Very interestingly, of these nine mutations, it contains a mutation (Single Nucleotide Mutation or SNP) in its Spike protein. There is non-silent (non-synonymous), amino acid changing (Aspartate to Glycine) mutation at the 614th position of the Spike protein (D614G). This is of particular interest because it is probably due to this mutation that the virus could spread quickly among the European and American populations compared to the original virus from China. This creates an additional serine protease (Elastase) cleavage site near the Open Reading Frame (ORF) S1 and S2 junction of the Spike protein.

The interesting aspect is that in human, a single nucleotide mutation (deletion of C nucleotide, delC) (rs35074065 variant site) in the TMPRSS2 receptor gene facilitates the entry of SARS-CoV-2 with D614G mutation to the cell very effectively. Dr Hemayet Ullah from Howard University, USA, also informed us that this delC mutation is very common in the American and European population but very rare in the East Asian/Asian populations—hence the change of amino acid aspartic acid to glycine in the S protein of the virus may be helpful for Asian countries but more infectious in the American and European populations. We do see a less severe effect in Asian countries compared to that in Europe and America. Any deleterious mutation from the perspective of an organism gets lost through natural selection and we hope more virulent mutation does not appear in Asian countries later on. Several research papers are also available on this mutation.

To understand the origin, we have constructed phylogenetic tree (UPGMA and Neighbour-Joining) in MEGA with default parameters, with representative sequences from 60 other countries and the reference sequence, totalling 350 sequences. Phylogenetic tree shows that this Bangladeshi SARS-CoV-2 genome isolate seems closer to European cluster—most likely the person got infected from someone who returned from Europe or maybe she herself returned from there. We are fine-tuning the phylogenetic tree. And are also in the process of making phylogenetic tree with 10,000 high quality sequences selected from 80 countries to better explain the origin and route of transmission of this particular virus.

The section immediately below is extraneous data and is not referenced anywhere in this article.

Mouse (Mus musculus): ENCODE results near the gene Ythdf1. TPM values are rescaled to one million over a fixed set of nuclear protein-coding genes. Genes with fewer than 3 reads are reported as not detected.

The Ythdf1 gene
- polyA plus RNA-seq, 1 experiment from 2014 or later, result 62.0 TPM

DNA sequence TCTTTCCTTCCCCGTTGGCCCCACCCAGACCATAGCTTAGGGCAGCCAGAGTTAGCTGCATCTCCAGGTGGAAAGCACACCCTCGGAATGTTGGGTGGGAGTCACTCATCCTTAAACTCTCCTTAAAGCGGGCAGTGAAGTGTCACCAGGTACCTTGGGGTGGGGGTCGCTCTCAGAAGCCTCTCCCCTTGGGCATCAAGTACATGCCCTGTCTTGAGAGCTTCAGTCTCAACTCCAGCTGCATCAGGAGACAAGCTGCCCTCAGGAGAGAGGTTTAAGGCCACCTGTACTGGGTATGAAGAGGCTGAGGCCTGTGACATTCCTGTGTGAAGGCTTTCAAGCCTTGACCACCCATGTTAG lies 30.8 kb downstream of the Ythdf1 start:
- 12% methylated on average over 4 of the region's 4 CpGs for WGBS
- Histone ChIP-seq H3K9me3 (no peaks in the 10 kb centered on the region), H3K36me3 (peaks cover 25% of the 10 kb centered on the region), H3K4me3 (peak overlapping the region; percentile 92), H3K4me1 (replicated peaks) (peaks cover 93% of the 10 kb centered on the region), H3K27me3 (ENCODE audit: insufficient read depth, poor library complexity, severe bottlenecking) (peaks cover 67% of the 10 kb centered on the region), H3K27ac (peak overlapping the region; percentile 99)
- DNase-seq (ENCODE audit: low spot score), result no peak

To understand the pattern of infection in Bangladesh, only one genome sequence is not enough. We need sequence of at least 100 isolates. We have made a proposal to the ICT ministry in response to their "Call for Nation (Hakathon)". In this study proposal we aim to create a dataset by combining 100 coronavirus genomes from Bangladeshi patients and integrate this genome information with patient's personal/clinical/treatment/diagnostic and other information. This information will be analysed extensively by computational methods to do clustering, phylogenetic and pharmacogenomics studies, and will compare data with other globally available data to make a concrete information-base that will help pharmaceutical industries produce appropriate drugs and vaccines for our population.

Also, the ICT ministry will be able to announce that Bangladesh has uncovered the genome mystery of the coronavirus circulating in the country and trace back the transmission. This project will be a multicentre research where essential help from ICT/Bangladesh government, and help of IEDCR through the government will be required to get patients' samples and relevant clinical data. We will carry out sequencing (Next Generation Sequencing) of the viral genome and other analyses with our own resources in Bangladesh. If ICT/government support us, it is also possible to do further research in future where in addition to the viral genome we can sequence genome of some individuals who were infected and developed the disease as well as healthy individuals who did not develop the disease. This may also let us know the factors (if any) that conferred resistance to them.

 

Dr ABMM Khademul Islam, associate professor, Genetic Engineering and Biotechnology, University of Dhaka.